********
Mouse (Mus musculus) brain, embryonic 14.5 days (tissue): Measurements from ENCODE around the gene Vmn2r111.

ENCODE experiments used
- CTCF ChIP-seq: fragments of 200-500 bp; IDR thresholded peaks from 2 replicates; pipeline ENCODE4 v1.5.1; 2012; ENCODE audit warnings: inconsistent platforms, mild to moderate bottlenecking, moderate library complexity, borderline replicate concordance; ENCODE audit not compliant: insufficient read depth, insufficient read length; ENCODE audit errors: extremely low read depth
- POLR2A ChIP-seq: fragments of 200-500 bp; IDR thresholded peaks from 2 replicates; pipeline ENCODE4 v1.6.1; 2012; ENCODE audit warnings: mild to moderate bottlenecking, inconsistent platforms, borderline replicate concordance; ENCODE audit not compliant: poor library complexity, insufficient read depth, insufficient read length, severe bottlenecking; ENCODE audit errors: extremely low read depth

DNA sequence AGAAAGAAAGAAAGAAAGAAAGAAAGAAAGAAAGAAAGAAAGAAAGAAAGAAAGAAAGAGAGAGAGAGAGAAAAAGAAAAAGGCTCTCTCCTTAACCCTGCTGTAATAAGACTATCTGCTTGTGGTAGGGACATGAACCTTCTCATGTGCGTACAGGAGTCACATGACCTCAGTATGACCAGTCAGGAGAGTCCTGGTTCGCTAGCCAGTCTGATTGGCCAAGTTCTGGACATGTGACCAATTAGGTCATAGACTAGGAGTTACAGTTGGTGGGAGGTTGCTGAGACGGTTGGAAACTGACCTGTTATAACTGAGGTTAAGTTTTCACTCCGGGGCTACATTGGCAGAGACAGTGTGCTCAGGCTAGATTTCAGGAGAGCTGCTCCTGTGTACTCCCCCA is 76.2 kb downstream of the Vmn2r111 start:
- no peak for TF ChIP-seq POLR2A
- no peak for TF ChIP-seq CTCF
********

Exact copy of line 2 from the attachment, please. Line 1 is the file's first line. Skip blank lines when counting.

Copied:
ENCODE experiments used